1-2-3 Come Do Some Frog Activities With Me
Since the butterfly life cycle craftivities were such a hit, I decided to make some for the frog's life cycle as well.
I do our butterfly theme in April with my Y5s, then follow it up with frogs in May. Studying two life cycles really helps reinforce those science concepts and vocabulary.
To make this quick and easy for you, plus super-fun for your kiddos, I designed six, simple "print & go" craft activities with lots of options.
First up is the frog's life cycle featured on a paper plate. I've included a simple 4-section cycle for little ones, where you count the big frog as the start, as well as a 6-piece cycle for older students.
There are full color patterns, so you can easily make an example to share to help explain things, as well as black & white templates so children can color their own.
There are templates that are labeled, as well as blank ones so students can practice the science vocabulary by writing it in.
Punch a hole at the top; tie a yarn loop and suspend from the ceiling.
Next up are the "Turn to Learn" Life Cycle of A Frog "Science Story Wheels". I went a bit crazy buying “Life Cycle Of A Frog” clip art, so there are 5 different life cycle wheels.
This will provide a nice variety from cutesy to realistic, so that you can diversify your center.
As a whole-group activity, you can give students a choice of which one they’d like to color, cut and make.
To test comprehension and use the science vocabulary, have children write out the life cycle on the “Here’s What Happened” worksheet. I’ve included a detailed, completed sample, so that you can share whatever information is appropriate for your kiddos.
Since a cycle is like a circle, I thought it would be appropriate to design the life cycle of a frog on 5 different, circular-puzzle patterns, as a super-fun way to teach and practice this science standard.
The puzzles come in black & white, plus color to use for an independent center, or whole group “What comes next?” activity, where you pass the pieces out to your students to help explain, then review the frog’s life cycle.
Students can keep theirs as a puzzle, pick a partner and play “Speed” against them, to see who can be the first to put their puzzle together in the correct order, or you can use it as a comprehension worksheet, and have children glue the pieces together on the matching puzzle base.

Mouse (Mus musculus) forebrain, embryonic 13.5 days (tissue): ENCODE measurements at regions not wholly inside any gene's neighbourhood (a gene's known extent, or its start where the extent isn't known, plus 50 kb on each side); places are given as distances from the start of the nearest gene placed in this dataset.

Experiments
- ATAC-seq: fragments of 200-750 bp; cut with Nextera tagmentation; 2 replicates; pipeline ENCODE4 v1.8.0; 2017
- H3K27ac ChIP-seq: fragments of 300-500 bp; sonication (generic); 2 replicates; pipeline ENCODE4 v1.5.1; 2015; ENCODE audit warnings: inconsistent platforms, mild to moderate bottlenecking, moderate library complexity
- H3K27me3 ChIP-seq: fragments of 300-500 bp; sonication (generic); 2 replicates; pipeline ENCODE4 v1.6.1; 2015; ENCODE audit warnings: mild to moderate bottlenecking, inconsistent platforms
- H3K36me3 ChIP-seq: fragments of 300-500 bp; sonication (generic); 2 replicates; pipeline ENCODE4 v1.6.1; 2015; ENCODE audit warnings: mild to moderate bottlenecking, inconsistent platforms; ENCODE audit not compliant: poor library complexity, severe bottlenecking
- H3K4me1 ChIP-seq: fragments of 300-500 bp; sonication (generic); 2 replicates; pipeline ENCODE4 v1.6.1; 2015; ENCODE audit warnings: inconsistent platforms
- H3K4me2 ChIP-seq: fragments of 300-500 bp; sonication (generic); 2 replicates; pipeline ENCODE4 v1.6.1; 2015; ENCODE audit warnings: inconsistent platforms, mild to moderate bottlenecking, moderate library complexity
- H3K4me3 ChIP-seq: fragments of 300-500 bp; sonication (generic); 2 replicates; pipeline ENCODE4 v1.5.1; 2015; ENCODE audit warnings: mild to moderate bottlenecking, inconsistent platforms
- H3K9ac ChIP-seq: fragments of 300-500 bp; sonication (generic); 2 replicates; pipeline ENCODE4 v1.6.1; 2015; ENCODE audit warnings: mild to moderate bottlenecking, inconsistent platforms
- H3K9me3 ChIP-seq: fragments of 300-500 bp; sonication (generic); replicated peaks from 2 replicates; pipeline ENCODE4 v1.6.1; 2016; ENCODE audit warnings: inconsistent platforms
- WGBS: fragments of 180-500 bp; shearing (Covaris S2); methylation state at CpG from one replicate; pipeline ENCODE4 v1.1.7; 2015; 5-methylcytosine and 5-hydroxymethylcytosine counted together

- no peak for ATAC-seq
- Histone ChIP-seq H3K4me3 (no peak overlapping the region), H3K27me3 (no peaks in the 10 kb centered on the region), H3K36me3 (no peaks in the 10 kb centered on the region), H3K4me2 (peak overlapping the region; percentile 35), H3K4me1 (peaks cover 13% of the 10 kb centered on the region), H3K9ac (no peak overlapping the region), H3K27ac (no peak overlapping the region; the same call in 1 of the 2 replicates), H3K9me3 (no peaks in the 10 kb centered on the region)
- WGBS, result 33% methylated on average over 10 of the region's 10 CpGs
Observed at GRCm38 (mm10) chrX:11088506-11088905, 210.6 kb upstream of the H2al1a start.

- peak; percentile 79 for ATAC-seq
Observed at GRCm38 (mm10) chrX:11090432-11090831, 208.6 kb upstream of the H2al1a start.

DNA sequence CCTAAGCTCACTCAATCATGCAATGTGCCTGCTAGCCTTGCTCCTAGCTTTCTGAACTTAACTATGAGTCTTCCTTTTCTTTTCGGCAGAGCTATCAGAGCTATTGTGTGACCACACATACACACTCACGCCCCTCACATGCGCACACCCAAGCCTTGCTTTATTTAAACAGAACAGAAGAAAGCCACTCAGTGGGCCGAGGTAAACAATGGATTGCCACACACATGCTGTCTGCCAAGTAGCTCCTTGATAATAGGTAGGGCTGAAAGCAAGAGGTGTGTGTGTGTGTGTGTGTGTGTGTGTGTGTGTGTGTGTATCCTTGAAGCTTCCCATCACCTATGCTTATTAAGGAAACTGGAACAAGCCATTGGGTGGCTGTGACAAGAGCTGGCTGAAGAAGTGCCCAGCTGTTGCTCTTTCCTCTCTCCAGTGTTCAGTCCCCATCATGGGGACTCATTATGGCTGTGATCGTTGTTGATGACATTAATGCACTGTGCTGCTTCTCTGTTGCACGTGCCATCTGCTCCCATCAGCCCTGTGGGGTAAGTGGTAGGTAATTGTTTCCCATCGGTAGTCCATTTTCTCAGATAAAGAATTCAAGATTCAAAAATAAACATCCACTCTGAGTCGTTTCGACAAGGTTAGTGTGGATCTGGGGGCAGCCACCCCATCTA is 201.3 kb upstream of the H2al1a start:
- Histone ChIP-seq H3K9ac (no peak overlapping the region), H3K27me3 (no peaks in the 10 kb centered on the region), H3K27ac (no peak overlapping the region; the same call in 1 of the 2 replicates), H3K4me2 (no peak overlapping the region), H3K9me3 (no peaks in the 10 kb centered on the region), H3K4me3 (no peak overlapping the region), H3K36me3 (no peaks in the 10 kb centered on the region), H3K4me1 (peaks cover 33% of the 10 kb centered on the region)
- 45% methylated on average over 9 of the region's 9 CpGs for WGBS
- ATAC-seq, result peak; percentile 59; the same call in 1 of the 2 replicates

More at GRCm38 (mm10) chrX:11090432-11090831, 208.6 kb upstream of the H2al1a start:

To add variety, as well as have the ability to diversify, I’ve included 4, 5 and 6—piece puzzles. Some have realistic graphics of the frog’s life cycle, while others are semi-realistic, as well as cutesy.
So you can also test comprehension, reinforce the life cycle’s order, as well as practice writing and the science vocabulary, I’ve also included a sequencing “What Comes Next?” writing-prompt worksheet.
My kiddos absolutely love wearing a crown, so with that motivation in mind, I designed life cycle science crowns.The packet includes 5 different life cycle of a frog crowns to choose from.
As with the other packets, patterns come in full color as well as black and white.
Choose one, or run off the assortment on white construction paper, then give your students a choice.
I use green bulletin board border as the base. Kiddos glue their crown to the strip and I wrap it around their head, snip and staple.
My students also enjoy making "flip the flap" booklets, so I whipped together another life cycle of a frog option.
PK kiddos simply color and glue the long life cycle piece, which shows 5-sections under the flaps.
So you can assess comprehension, give older students the "mixed up pattern", where they cut out each individual rectangle, then glue the 5 stages in the appropriate order.
Older students can also label or write "what's happening" in each section. Take a teachable moment to reinforce the ordinal number words on the front.
Another flip the flap activity is a cute, frog face flip up booklet.
Simply run the head and body patterns off on light green construction paper.
Choose either the realistic graphics, or the cutesy ones, or give your students a choice.
They color, cut, fold on the dashed line putting the pages in correct order, then glue them to the base of the frog and add the head afterwards.